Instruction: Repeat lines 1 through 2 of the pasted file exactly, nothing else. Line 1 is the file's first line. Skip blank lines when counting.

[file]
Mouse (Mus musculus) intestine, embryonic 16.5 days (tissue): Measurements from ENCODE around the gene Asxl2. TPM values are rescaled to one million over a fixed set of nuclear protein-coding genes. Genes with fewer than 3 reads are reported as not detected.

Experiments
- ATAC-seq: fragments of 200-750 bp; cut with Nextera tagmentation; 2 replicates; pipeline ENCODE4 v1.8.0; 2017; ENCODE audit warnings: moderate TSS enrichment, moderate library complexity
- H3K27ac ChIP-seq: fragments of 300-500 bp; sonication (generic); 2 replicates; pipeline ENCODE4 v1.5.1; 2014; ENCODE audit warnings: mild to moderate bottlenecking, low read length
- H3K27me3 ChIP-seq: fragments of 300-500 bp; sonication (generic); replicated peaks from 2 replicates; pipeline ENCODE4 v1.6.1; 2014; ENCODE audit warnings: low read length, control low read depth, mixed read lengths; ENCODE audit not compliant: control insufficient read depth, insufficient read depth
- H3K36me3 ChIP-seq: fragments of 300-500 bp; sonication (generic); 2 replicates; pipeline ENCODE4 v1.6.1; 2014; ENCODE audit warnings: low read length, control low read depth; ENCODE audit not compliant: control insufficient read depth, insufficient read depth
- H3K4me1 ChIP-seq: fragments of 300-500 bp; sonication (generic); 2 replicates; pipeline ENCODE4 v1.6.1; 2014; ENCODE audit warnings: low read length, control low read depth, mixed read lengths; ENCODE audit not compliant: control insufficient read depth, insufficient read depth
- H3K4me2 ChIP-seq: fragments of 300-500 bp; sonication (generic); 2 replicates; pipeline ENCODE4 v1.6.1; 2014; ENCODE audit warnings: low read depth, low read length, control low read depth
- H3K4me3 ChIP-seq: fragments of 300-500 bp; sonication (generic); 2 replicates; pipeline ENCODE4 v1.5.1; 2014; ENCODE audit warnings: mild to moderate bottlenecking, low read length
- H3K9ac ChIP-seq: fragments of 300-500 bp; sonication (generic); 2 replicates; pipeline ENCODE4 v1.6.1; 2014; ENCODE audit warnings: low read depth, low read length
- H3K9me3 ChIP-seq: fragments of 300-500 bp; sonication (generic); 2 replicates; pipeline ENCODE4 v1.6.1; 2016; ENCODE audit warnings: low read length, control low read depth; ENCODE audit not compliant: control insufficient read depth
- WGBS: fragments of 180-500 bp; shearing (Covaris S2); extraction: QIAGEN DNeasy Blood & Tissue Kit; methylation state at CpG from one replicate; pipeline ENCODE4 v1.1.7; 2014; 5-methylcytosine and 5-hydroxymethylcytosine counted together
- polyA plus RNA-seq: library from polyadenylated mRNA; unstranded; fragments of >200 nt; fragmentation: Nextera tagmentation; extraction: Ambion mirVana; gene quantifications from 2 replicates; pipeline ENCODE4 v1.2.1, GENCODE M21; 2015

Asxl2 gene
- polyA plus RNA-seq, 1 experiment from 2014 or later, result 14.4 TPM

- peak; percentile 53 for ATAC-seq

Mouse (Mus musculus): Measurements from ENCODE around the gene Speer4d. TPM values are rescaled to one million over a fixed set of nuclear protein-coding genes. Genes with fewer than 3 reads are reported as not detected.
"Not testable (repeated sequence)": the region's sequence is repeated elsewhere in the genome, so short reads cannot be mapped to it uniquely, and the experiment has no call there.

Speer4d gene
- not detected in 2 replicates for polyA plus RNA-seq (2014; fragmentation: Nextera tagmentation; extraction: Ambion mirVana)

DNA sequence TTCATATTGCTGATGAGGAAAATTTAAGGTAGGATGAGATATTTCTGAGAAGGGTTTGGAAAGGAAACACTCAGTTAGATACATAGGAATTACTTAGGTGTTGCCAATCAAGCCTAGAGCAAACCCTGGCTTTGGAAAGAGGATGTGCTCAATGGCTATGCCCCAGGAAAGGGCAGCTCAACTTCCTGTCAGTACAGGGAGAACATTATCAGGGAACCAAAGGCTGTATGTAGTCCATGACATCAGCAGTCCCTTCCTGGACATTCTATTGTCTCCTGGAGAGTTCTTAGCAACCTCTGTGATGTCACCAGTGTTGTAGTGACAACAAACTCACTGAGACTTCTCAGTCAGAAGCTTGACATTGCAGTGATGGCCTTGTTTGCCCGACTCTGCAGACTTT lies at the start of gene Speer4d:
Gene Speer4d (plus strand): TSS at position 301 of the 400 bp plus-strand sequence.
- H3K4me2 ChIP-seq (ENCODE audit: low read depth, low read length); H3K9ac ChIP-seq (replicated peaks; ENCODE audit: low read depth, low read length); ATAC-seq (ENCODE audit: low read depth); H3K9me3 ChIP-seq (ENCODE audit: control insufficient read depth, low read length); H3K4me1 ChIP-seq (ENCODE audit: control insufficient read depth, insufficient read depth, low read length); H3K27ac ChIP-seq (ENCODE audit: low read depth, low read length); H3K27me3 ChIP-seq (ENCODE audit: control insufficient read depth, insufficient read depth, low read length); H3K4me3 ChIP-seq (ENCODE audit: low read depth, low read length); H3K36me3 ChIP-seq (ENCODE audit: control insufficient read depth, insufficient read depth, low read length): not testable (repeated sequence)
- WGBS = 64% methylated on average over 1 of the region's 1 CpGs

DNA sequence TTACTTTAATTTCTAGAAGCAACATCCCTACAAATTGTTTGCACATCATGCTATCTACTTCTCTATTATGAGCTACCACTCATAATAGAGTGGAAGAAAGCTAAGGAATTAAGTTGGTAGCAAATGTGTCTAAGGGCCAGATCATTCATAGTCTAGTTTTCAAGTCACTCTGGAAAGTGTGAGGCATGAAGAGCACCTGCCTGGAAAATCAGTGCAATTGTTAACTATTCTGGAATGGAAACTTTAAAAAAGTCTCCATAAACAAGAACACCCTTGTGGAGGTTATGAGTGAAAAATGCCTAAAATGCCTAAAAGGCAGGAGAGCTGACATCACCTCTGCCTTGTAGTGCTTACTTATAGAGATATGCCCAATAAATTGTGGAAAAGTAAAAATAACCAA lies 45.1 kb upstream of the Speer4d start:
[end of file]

Mouse (Mus musculus) intestine, embryonic 16.5 days (tissue): Measurements from ENCODE around the gene Asxl2. TPM values are rescaled to one million over a fixed set of nuclear protein-coding genes. Genes with fewer than 3 reads are reported as not detected.

Experiments